Recession Doesn’t Slow Westminster Entries

Famous dog show full with 2,500 entries, including three new breeds

 

By Sandy Robins

updated 3:20 p.m. PT, Thurs., Feb. 4, 2010

 

New York City is once again getting dressed in purple and gold, the traditional colors of the Westminster Kennel Club to host the 134th Westminster Dog Show at Madison Square Garden on Feb. 15–16.

Although dog show entries been down throughout the country in recent months as a result of the economic recession, the Westminster Kennel Club has had no problems reaching its quota of 2,500 entries for what is regarded as the most-watched dog show in the world.

“Showing dogs is a hobby,” said David Frei, communications director for the WKC. “So hobbies are probably quite high on people’s cut-back lists. However, we had no problem hitting out limit.”

For the 11th straight year, California has had the most entries with 251 dogs, with New York a close second with 224 entries. Other states in the top 10 include Pennsylvania (209), New Jersey (158), Texas (126), Florida (124) Connecticut (121), Massachusetts (110), Ohio (110) and Maryland (98).

Dogs from Canada, Brazil, Japan, Europe and Thailand also will be flying to the Big Apple to strut their stuff on the famous green carpet.

Among the 173 breeds and varieties taking part will be three breeds making their debut. The Irish Red and White Setter (Sporting Group) has been known in Ireland since the 17th century. The Norwegian Buhund (Herding Group) was a cherished companion of the Vikings. Today it’s a versatile farm dog whose canine resume includes herding livestock, guarding property and hunting game. The third newcomer is the Pyrenean Shepherd (Herding Group) nicknamed the “pyr shep,” which was originally bred in France.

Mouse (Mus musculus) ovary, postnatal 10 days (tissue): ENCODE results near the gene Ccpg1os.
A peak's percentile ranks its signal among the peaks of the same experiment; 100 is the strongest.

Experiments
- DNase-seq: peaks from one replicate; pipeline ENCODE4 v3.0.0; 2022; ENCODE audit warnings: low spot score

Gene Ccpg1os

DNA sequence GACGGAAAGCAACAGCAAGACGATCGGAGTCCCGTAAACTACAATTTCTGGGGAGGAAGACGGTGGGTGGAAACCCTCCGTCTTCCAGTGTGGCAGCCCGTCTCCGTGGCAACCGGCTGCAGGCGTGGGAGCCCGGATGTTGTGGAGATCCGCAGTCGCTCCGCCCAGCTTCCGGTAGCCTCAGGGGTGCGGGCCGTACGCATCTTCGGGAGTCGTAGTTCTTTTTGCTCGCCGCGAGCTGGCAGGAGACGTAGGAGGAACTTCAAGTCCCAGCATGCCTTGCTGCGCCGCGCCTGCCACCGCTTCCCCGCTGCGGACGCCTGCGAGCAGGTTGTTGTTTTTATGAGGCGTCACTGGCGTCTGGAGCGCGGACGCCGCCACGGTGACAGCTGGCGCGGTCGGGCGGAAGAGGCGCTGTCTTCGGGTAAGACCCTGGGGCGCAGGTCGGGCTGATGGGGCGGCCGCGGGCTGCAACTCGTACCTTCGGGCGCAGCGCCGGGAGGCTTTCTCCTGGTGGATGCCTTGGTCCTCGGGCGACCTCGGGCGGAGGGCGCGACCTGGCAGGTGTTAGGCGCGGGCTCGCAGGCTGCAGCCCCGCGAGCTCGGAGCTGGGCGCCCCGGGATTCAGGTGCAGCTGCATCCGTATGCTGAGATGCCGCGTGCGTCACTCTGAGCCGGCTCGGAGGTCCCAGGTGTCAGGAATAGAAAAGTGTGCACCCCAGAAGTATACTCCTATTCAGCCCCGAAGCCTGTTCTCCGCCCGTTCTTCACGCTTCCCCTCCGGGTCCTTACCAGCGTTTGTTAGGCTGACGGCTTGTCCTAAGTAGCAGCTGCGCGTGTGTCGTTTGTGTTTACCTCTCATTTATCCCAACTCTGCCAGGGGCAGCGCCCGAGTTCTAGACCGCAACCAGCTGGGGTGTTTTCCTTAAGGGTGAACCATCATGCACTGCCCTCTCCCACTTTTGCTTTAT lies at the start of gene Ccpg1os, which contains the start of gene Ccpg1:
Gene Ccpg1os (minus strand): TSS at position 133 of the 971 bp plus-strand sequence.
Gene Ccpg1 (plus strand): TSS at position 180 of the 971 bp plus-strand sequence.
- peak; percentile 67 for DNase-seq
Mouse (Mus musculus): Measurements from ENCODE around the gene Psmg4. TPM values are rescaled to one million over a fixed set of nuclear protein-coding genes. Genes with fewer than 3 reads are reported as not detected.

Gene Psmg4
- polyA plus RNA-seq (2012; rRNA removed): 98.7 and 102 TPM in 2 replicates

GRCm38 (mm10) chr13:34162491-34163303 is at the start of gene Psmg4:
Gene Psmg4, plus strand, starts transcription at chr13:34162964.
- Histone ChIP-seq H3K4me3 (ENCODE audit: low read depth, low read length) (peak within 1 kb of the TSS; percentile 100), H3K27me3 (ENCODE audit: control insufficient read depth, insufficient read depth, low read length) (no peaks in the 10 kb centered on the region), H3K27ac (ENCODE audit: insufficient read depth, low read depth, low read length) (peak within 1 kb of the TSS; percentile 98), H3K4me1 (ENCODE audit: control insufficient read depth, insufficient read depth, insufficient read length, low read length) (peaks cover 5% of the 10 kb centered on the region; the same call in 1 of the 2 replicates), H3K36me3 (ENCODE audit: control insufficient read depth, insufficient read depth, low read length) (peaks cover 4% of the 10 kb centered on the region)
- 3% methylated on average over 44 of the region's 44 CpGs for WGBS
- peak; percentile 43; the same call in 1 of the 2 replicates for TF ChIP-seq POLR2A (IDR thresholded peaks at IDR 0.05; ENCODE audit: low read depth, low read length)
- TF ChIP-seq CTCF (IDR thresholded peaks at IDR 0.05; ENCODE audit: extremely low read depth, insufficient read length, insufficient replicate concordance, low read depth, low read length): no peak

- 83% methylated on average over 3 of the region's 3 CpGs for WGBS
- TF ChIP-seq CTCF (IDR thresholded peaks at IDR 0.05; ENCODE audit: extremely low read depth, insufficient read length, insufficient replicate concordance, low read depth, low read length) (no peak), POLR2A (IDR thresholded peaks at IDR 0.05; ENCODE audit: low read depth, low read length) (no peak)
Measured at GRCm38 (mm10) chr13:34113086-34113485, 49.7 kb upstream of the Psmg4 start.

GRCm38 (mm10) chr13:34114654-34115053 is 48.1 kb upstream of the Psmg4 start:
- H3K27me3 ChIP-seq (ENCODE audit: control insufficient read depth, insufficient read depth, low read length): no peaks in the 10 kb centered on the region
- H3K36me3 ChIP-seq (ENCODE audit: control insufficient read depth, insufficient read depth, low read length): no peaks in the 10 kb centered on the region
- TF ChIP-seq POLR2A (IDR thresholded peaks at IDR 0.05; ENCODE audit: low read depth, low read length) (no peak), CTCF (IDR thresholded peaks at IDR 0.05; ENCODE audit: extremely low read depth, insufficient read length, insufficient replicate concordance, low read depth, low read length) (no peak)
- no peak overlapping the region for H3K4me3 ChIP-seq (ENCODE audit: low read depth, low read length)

This year, the Australian Shepherds have the largest entry for an individual breed with 44 competitors. And once again, there will be only one Dandie Dinmont Terrier in the competition. In 2007, another lone competitor in the breed named Harry, owned by comedian Bill Cosby, wowed the crowds with typical terrier attitude, and many thought he might win Best in Show.

Once again the canine pundits are looking favorably at another terrier. This time, it’s a Scottish terrier named Sadie, who won her 100th Best in Show title last year when she was named top dog at the National Dog Show. Other contenders include a Doberman Pinscher, a Puli that was in the Best in Show lineup last year and a Golden Retriever named Treasure.

Last year’s winner was a real underdog in the competition. A 10-year-old Sussex spaniel named Stump came out of retirement to beat the top contenders and take home the coveted trophy and gold and purple rosette.

So once again, the hot topic is undoubtedly who will follow such famous dogs as Stump, Uno the Beagle (2008), James, the Springer Spaniel (2007) Rufus the colored Bull Terrier (2006), Carlee, the German shorthaired pointer (2005) and a host of others over the show’s prestigious history? It all comes down to a dog’s performance on the day.

NBCSports.com will once again exclusively publish the odds on the world’s top dogs as compiled by John Avello, Las Vegas’s famous Wizards of Odds.

 

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